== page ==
Nips And Tucks For The Toronto Star
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Nips And Tucks For The Toronto Star

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Following in the footsteps of The Globe and Mail, which launched a redesign on April 23, that good ol’ battleaxe Toronto Star arrived on the newsstand this morning with its own facelift (free today at most local retailers). And we actually like it.


Readers of print media tend to balk at change, and sometimes, if a look ain’t broke, it usually don’t need no fixin’ (see: Ontario logo redesign). But the newspaper industry is ridiculously competitive, and while no amount of radical surgery can save the Sun, the Star sits at the top of the heap with 2.2 million readers weekly and 400 editorial staff. A high-stakes revamp of a paper’s entire look can be a scary exercise in shareholder relations and hate mail management. star_redesign_logos.gif“We know that some people dislike change,” said Editor-In-Chief J. Fred Kuntz in a May 19 column, “but no newspaper should stagnate.”
The Star’s new look, which hasn’t yet met a Garamond Narrow it doesn’t like, actually somewhat resembles the design of the Ottawa Citizen; a paper run by mortal enemies CanWest MediaWorks. We’ve discovered that the new Star seems to be much more readable, with a slightly larger type size and greater leading (pronounced “ledding,” which is the space between lines of text). It is also clearly apparent that the paper intends to focus more on local news, especially from the GTA—a formerly standalone section that is being melded right into the world news of Section A. In fact, the Star is now branding itself as “The Voice of the GTA” in their nameplate banner.
It’s also going to be a bit skinnier, with an inch shaved off the width. The new size starts rolling off the presses in August, with all presses converted by October. In their somewhat overly ebullient press release, the new size is touted as “easier to open” (wha?) and “greener, more environmentally friendly.” Mind you, printing 500,000 weekly copies of the country’s thickest paper isn’t exactly sustainable environmentalism, but it’s still half a million less inches of newsprint per week, we guess. A large aspect of the new layout structure is also unabashedly meant to appeal to advertisers, who will buy in modular units instead of the per-line standard format.
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What interests us more, however, is the relatively new blog the Star launched, with the obvious intention to appeal to a younger, more web-savvy and allegedly hipper readership (like Torontoist readers?). Dubbed Sketch, the blog features more, um, bloglike content, with short and intentionally pithy remnants of arts and entertainment news mined from the paper’s staff. Now, we’re no experts on what blogging is all about—waitaminnit, yes we are—but Sketch is totally missing its mark. The posts are dry, infrequent, a little too try-hard, and severely lacking in much needed visuals. Sadly, one constant seems to say it all: Comments (0)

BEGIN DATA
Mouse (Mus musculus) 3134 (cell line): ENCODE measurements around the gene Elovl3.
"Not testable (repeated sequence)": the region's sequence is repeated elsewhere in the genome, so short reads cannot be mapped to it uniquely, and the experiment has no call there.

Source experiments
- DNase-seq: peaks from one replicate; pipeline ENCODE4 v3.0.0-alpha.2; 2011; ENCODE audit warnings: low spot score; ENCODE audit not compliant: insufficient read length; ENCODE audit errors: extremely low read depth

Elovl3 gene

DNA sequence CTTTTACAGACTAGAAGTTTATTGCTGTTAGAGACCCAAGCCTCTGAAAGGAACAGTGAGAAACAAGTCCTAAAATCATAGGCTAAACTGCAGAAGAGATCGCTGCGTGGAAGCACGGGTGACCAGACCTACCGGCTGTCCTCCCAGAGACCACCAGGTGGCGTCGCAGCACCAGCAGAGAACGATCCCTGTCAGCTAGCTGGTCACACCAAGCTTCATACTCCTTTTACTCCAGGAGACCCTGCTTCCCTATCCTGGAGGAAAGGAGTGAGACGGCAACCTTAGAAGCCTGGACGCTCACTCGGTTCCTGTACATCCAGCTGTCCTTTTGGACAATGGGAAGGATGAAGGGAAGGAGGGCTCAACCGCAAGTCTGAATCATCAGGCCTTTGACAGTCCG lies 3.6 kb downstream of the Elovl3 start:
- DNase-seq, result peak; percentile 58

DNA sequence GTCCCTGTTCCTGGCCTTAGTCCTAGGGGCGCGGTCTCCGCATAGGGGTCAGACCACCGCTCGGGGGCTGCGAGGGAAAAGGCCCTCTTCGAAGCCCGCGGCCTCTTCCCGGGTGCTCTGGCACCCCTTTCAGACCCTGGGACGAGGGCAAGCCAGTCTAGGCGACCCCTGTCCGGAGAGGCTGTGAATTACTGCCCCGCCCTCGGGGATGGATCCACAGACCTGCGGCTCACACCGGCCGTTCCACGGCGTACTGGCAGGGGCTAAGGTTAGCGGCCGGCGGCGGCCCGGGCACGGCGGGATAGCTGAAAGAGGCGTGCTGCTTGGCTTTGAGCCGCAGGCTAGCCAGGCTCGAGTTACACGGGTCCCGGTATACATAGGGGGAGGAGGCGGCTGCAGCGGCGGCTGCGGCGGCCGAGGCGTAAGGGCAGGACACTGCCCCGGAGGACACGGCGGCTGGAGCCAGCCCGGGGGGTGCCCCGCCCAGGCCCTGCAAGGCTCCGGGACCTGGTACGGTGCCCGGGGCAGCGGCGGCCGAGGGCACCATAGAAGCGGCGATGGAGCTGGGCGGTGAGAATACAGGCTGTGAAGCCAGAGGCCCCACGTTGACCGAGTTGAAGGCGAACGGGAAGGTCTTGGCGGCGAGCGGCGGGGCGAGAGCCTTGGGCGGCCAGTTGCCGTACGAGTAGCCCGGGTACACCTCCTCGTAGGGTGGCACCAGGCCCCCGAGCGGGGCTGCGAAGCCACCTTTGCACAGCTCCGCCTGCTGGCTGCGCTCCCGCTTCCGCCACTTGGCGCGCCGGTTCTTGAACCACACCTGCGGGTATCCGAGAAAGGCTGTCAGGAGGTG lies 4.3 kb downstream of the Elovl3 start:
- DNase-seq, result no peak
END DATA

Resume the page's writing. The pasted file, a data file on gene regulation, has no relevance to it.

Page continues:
The Star Media Group originally launched a much better effort, Paved, at the end of 2005, which had a great logo and lasted for less than a year. Promoted at the time in little corners of the Star website but conflicted over its purpose, this was the project closest to a true city blog at a time when the concept was still relatively new.
The National Post has also recently dipped some toes into the blogosphere with more success—their entries on Posted are actually more like repurposed newswire material, so there’s less risk of embarrassment when trying to seem cool or current, and the content is often quirky and interesting. At least both the Post and the Star allow reader comments, unlike some wannabe blog facsimiles from other mainstream media outlets.
We’re usually pretty picky about all things design, so we were pleasantly surprised to find that the Star‘s new look pretty much delivers on its promises, and we’re all for the increased coverage of general interest “lifestyle” content. As for online, the Star Media Group also just launched Wheels.ca, meant as a shot across the bow of CanWest’s Driving.ca, and the Star‘s main web portal was entirely redesigned back in January. But the blogs—oy. Sketch is a barren wasteland that can’t hold a candle to the linked sites in its own sidebar (of which Torontoist is one, at least for now), but then there was the engaging azerbic blog, woefully killed dead by the administration after Antonia Zerbisias lost control over runaway comments (usually involving arguments over Israel and feminism).
So—lots afoot at the Star these days, and while they seem to have a winner for the new printed edition, we respectfully suggest that blogs ain’t their bag. After all, the Urban Dictionary defines “sketch” as something that is “a little strange or out of place.” ‘Nuff said.

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